On September 23, the Fed released a statement after the FOMC meeting:
On the economy,
"the Federal Open Market Committee met in August suggests that economic activity has picked up following its severe downturn. Conditions in financial markets have improved further,
"With substantial resource slack likely to continue to dampen cost pressures and with longer-term inflation expectations stable, the Committee expects that inflation will remain subdued for some time............."
On monetary policies,
" The Committee will maintain the target range for the federal funds rate at 0 to 1/4 percent and continues to anticipate that economic conditions are likely to warrant exceptionally low levels of the federal funds rate for an extended period. To provide support to mortgage lending and housing markets and to improve overall conditions in private credit markets, the Federal Reserve will purchase a total of $1.25 trillion of agency mortgage-backed securities and up to $200 billion of agency debt. The Committee will gradually slow the pace of these purchases in order to promote a smooth transition in markets and anticipates that they will be executed by the end of the first quarter of 2010. As previously announced, the Federal Reserve’s purchases of $300 billion of Treasury securities will be completed by the end of October 2009. The Committee will continue to evaluate the timing and overall amounts of its purchases of securities in light of the evolving economic outlook and conditions in financial markets. The Federal Reserve is monitoring the size and composition of its balance sheet and will make adjustments to its credit and liquidity programs as warranted."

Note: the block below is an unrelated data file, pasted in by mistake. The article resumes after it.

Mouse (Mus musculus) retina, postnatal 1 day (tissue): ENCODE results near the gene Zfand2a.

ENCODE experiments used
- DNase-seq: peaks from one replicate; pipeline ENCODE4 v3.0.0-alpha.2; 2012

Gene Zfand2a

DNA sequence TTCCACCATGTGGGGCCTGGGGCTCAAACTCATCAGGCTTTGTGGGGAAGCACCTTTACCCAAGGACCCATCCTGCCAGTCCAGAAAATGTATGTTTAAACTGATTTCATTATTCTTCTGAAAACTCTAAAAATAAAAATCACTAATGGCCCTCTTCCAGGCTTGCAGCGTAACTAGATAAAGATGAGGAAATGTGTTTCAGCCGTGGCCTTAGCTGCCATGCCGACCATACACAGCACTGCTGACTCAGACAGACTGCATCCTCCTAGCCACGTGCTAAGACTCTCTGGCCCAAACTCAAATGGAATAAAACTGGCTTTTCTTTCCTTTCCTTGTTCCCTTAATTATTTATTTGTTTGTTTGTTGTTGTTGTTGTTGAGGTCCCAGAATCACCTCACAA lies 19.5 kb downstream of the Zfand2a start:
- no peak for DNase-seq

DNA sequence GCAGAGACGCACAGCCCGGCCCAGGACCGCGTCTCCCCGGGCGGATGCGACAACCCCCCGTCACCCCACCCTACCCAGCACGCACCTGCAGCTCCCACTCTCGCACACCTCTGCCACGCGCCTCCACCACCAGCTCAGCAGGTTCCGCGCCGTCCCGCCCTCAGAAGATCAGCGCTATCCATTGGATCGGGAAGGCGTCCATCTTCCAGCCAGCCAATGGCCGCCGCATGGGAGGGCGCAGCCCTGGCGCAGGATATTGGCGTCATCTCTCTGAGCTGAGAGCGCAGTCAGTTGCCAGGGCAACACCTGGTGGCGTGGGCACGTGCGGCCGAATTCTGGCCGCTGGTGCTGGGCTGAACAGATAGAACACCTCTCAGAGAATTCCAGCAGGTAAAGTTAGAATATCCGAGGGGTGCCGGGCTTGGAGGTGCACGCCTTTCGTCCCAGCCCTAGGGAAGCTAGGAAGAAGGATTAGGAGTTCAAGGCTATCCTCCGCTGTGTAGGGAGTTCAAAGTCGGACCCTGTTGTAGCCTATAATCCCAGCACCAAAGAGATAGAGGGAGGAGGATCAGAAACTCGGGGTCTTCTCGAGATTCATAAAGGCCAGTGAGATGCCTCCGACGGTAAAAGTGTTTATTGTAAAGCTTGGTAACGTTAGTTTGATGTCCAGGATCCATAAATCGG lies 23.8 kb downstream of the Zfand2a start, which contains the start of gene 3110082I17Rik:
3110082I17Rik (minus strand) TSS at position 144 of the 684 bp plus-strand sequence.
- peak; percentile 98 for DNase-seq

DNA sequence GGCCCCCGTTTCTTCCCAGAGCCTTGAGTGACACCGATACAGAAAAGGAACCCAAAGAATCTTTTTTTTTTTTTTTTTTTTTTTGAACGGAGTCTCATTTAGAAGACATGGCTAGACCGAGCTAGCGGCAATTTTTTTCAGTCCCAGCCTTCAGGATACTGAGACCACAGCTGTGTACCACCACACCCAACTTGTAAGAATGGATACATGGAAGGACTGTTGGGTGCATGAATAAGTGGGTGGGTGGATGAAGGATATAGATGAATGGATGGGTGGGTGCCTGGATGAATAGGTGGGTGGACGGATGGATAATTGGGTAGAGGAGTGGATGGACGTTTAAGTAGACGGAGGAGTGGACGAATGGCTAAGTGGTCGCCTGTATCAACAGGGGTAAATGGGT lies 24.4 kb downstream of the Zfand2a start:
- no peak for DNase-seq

The market seemed to interpret as a signal of taking money out of the economy the Fed's plan to "gradually" slow the pace of purchases agency mortgage-backed securities and agency debt and extend the process till 2010.
In the past, the Fed starts to hike rate and tighten money supply when it foresees an economic recovery or pick-up. Many, of late, have worried about inflationary pressure or even stagflation should the government and the Fed fail in the timing and manner of such exit plan (which has been shown to be often too slow or too late in the past). If this "gradually slower purchases of securities" is indeed the first step of a series of exit steps, I would think that the Fed deserves an applause in landing a perfect finale to this once-in-a-century rescue plan on the part of policymakers.
Obviously, this big applause is on the condition that we are really seeing the light at the tunnel of this historic financial turmoil instead of a double-dip. From what we see at this moment, I vote for the former. You?